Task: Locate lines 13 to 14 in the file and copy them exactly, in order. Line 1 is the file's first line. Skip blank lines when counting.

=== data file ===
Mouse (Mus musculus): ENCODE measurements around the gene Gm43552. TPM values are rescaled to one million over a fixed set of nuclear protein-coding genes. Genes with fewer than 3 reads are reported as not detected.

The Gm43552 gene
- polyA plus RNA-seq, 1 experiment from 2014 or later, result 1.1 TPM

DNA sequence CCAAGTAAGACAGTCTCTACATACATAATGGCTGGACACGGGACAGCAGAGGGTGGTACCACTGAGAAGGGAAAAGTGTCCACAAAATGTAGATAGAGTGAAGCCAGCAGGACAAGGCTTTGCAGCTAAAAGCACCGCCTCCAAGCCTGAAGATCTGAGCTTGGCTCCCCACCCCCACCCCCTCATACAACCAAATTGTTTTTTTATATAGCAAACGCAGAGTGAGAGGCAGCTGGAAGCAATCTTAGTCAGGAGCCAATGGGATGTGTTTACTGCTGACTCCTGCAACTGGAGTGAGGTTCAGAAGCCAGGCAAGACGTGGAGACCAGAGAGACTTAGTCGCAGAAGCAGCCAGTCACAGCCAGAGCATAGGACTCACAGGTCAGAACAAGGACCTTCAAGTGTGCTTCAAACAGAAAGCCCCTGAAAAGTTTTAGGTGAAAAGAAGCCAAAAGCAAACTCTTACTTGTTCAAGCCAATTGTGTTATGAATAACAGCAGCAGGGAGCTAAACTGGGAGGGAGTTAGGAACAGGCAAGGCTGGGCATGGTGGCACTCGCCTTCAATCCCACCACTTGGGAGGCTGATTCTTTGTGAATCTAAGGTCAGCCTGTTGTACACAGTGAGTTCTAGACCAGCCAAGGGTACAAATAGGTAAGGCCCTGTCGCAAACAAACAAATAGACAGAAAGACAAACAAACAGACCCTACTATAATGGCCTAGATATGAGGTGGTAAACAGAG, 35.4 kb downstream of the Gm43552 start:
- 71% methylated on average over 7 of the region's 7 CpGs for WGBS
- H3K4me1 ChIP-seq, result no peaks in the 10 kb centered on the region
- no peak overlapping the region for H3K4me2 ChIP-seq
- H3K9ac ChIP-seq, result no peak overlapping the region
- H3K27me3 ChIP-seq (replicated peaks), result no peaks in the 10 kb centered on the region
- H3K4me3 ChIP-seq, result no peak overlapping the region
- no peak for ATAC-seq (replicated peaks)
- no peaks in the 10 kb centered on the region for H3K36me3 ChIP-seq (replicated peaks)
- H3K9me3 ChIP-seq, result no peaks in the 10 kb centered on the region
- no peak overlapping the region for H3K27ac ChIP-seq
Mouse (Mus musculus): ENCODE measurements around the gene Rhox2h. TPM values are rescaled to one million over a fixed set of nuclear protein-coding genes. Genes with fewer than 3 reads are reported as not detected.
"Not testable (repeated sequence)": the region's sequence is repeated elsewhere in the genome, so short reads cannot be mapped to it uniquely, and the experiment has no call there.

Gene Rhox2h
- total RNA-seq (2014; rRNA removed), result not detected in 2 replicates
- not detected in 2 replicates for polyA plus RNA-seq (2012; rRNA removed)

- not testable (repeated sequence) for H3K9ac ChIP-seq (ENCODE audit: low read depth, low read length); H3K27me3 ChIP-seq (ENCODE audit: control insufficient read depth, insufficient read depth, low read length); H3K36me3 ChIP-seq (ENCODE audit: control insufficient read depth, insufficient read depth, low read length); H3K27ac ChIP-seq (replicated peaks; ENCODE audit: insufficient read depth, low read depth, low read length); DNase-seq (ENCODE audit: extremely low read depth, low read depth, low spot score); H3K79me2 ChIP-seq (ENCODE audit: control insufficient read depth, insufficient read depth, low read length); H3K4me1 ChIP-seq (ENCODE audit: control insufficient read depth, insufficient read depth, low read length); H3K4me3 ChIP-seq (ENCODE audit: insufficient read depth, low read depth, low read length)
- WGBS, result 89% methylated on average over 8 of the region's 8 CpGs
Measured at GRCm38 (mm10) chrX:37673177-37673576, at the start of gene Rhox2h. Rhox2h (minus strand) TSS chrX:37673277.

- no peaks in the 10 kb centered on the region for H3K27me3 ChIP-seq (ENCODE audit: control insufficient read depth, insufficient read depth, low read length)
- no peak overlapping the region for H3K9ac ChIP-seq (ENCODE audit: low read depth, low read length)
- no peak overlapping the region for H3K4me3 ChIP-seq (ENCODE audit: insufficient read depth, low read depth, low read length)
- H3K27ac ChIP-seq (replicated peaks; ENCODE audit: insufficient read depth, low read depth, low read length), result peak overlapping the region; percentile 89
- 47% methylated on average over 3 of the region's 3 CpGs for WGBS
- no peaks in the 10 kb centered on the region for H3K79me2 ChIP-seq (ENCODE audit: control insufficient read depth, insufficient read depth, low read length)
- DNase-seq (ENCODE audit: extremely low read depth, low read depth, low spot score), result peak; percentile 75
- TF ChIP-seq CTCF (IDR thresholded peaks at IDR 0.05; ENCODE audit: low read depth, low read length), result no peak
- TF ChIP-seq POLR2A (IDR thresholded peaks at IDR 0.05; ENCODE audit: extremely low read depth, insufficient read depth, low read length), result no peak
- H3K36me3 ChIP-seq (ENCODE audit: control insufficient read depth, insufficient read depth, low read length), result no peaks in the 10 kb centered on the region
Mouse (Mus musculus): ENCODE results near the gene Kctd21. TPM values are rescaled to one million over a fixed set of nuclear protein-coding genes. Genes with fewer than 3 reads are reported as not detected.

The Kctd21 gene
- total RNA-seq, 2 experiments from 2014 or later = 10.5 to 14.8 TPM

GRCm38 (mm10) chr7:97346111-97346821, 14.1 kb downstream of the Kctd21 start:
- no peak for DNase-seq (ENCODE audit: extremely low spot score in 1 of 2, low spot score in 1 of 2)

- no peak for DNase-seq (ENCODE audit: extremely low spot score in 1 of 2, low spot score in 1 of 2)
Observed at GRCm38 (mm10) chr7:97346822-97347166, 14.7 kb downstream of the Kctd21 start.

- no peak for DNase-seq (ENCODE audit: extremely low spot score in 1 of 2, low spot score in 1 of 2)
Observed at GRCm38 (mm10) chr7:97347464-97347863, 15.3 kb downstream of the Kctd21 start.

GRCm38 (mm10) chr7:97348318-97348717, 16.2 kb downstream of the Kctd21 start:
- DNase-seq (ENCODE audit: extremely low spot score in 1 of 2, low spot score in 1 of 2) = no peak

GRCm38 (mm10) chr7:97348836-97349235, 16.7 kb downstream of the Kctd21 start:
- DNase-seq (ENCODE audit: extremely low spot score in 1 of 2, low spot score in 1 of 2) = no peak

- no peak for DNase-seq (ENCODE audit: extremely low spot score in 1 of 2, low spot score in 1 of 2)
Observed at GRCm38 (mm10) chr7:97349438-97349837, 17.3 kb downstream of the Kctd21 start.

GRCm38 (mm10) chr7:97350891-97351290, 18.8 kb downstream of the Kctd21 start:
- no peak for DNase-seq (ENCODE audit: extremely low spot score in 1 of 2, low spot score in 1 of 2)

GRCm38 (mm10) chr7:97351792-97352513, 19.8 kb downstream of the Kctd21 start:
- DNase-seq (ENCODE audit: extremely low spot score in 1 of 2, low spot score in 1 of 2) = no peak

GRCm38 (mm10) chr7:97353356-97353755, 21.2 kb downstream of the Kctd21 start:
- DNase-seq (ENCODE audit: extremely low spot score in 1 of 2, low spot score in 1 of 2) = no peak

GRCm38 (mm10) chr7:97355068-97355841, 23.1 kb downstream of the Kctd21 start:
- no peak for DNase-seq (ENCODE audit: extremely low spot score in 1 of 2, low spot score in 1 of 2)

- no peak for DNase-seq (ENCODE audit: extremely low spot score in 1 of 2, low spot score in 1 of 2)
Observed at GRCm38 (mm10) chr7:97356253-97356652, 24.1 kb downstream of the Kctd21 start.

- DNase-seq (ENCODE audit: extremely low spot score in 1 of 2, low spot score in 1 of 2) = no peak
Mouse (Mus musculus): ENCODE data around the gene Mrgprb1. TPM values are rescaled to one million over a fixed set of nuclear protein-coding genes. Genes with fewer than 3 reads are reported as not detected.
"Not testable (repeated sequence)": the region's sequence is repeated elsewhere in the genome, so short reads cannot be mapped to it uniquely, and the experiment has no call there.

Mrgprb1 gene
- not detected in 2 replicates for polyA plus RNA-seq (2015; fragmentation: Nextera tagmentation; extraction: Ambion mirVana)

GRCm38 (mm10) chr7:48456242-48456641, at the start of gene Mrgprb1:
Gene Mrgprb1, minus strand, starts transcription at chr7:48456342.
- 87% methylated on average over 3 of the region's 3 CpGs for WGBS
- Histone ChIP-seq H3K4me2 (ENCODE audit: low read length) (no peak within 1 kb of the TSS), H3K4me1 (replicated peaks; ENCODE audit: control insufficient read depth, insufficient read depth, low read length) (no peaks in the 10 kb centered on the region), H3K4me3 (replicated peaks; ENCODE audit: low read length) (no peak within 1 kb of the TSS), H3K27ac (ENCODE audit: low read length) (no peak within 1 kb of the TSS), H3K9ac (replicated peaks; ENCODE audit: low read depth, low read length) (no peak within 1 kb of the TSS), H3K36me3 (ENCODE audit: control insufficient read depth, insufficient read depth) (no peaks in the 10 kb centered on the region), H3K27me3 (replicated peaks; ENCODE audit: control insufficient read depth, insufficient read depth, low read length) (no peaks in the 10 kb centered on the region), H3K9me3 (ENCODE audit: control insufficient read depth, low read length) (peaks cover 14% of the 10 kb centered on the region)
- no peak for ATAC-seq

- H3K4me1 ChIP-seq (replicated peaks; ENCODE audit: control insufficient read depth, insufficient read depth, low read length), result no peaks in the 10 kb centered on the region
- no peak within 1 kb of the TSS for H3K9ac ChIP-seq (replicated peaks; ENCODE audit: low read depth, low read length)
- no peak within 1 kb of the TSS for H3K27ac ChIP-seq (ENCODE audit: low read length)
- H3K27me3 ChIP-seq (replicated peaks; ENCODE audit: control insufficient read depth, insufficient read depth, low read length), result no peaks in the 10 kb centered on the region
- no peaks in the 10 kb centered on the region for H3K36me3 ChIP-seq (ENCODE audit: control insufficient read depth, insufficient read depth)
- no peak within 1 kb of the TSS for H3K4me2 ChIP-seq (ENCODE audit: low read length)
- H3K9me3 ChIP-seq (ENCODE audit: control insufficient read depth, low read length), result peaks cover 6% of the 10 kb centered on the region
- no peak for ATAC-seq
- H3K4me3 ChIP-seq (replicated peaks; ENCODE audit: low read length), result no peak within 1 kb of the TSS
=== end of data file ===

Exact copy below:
- H3K9me3 ChIP-seq, result no peaks in the 10 kb centered on the region
- no peak overlapping the region for H3K27ac ChIP-seq